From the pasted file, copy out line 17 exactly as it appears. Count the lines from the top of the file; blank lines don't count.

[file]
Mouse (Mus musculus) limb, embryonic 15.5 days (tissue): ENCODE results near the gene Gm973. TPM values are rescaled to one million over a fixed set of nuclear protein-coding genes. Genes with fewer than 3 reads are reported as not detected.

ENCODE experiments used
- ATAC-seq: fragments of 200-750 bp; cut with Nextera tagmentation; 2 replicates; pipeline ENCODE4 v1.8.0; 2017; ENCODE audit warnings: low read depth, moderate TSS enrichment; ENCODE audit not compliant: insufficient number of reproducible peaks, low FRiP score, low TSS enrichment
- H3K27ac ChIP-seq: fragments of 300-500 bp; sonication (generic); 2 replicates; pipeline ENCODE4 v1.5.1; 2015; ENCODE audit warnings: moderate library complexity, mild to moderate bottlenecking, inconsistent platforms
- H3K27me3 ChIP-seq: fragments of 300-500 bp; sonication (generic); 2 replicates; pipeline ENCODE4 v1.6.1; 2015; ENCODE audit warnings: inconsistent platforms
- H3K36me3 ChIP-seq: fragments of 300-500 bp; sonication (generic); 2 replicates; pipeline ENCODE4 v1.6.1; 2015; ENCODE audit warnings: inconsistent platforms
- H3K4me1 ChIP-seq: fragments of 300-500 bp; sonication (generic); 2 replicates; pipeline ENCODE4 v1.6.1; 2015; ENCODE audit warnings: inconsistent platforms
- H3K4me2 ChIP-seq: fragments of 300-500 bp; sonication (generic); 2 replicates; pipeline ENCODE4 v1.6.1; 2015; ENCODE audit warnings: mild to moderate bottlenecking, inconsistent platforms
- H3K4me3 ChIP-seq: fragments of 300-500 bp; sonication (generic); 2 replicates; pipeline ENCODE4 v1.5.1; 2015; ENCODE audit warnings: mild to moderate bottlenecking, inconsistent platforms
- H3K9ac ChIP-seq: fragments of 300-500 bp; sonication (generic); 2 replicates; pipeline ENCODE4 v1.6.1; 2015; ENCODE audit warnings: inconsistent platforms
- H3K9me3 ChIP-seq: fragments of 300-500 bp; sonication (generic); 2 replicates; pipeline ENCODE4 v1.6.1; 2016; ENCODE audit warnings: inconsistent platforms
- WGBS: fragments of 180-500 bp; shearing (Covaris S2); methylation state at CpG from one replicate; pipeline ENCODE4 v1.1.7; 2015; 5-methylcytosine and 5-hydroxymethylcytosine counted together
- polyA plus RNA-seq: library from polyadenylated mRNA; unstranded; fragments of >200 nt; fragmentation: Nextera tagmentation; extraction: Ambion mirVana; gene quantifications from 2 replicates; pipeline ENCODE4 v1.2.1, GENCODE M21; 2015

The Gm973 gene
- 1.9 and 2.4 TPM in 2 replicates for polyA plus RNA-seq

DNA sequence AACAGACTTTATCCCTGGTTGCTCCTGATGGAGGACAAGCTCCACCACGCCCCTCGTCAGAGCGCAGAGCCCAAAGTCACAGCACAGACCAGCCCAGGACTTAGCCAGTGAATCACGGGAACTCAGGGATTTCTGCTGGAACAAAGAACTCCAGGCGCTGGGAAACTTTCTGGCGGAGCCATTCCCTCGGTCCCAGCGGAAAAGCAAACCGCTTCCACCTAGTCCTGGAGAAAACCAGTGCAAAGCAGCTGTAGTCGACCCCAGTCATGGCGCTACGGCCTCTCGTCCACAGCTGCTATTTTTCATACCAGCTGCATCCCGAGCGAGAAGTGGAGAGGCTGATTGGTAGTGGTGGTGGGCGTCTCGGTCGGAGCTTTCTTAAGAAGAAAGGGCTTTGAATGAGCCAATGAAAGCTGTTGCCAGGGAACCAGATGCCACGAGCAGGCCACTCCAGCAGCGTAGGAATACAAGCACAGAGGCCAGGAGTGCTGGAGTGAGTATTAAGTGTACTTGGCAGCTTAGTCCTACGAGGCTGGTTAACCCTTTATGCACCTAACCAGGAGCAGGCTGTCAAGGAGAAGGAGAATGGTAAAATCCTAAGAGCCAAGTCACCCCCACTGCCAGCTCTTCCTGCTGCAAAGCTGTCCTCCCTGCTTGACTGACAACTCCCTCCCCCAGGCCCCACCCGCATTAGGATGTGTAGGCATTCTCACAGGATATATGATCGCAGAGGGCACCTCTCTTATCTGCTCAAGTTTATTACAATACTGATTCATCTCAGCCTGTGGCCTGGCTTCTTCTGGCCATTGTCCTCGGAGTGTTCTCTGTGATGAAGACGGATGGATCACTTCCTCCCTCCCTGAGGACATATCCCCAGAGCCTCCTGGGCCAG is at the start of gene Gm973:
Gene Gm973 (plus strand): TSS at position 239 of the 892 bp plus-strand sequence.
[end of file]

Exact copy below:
Gene Gm973 (plus strand): TSS at position 239 of the 892 bp plus-strand sequence.